North Yorkshire

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North Yorkshire, undisputedly the best of all the Yorkshires and home to some amazing places. Over 40% of this beautiful county is National Parks. The Yorkshire Dales to the west and sperated by the Vale of York, The North York Moors to the East.
Spread across the 3000 square mile expanse are towns and villages like no other place in the county. Indutrious farmers working the land agginst a stunning backdrop of hills and dales.
Home to the three peaks challenge North Yorkshire is popular with hillwakers, climbers, fell runners, ramblers, potholers, cyclists – any kind of outdoor activity and you’ll find people heading here to take place.
Little market towns such as Settle, Skipton, Pickering and Helmsley and popular with summer visitors coming to see the chocolate-box buildings and cobbled streets, a far cry from the city streets filled with big chain stores.


National Parks


The Yorkshire Dales, easily remembered for its dry stone walling and undulating landscape is home to many villages and hamlets and plays host to visitors throughout the year to take in its scenic beauty. The Dales gets its name from the Nordic word ‘dal’ meaning valley. Most of the valleys, or dales, are named after the river thye were created from, except Wensleydale.
The Dales are popular with all outdoors types and especially cavers who take advantage of the complex cave systems formed underneath the dales caused by limestone foundations and walkers who like to complete the many idyllic walks in the area including the competitive ‘Dales Way’


The North York Moors, easily recognisable from its purple and brown heather moorland is one of the largest expanses in the UK and its hilly structure cause my a shift in the landscape causing the bedrock to tilt and expose the different layers , which then eroded at different speeds.
Urra Moor is the highest of the 23 hills in the North Yorkshire Moors and a popular walk for visitors and many of the 25,000 residents who inhabit the National Park.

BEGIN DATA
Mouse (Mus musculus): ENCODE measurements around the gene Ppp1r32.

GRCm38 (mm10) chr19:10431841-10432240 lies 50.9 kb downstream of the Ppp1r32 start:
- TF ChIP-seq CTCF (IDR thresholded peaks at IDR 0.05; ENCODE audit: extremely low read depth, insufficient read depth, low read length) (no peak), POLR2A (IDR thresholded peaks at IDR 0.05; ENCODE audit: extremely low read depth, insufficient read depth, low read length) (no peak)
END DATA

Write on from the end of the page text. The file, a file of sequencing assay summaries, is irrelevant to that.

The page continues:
Towns in North Yorkshire:


Harrogate is a spa town situated near the Yorkshire Dales. In the 16th century it became popular with tourists after the mineral spring was discovered to have the same mineral qualities as water from the Belgian town of Spa, which was famous for its medicinal purposes. Wealthy, but sickly visitors arrived from across the country and ever since the toen has been popular with tourists. During the second World War Harrogate played host to government officials evacuated from London, accomodated them and facilitated their meetings and discussions, this then paved the way for Harrogate as a conference and exhibition centre, duties the town is still popular for today.


 

Skipton, although used to be part of ‘West Riding of Yorkshire’ is now fortunate enough to be firmly classified as part of beautiful North Yorkshire and it certainly holds its own when compared to other towns and villages. The building of Skipton Castle in 1090 encouraged urbanisation due to the protection offered. The community thrived trading in sheep and woollen products and got its name due to the old English word for sheep, sceap, and tun, meaning town or village, so Skipton is directly named as Sheeptown. (I bet the Welsh are jealous). During the 20th century the economy shifted and the majority of the Skipton economy is based around tourism, and rightly so with it being such a picturesque addition to the county.


Ripon, the 4th smallest city in England is best known for its Cathedral, racecourse and market. It’s less known for its production of spurs, yes the type you wear if you are a cowboy, and of course Lightwater Valley, home of Europe’s longest rollercoaster and the second longest in the world. (Highest or fastest would have been great but I’m sure we’re all pleased with longest.) Ripon is a popular tourist destination, no doubt because of its two UNESCO sites Studley Royal Park and the historical, and photographer’s favourite, Fountains Abbey.

 

 

 

Image credits: Main, Harrogate, Fountains Abbey

 

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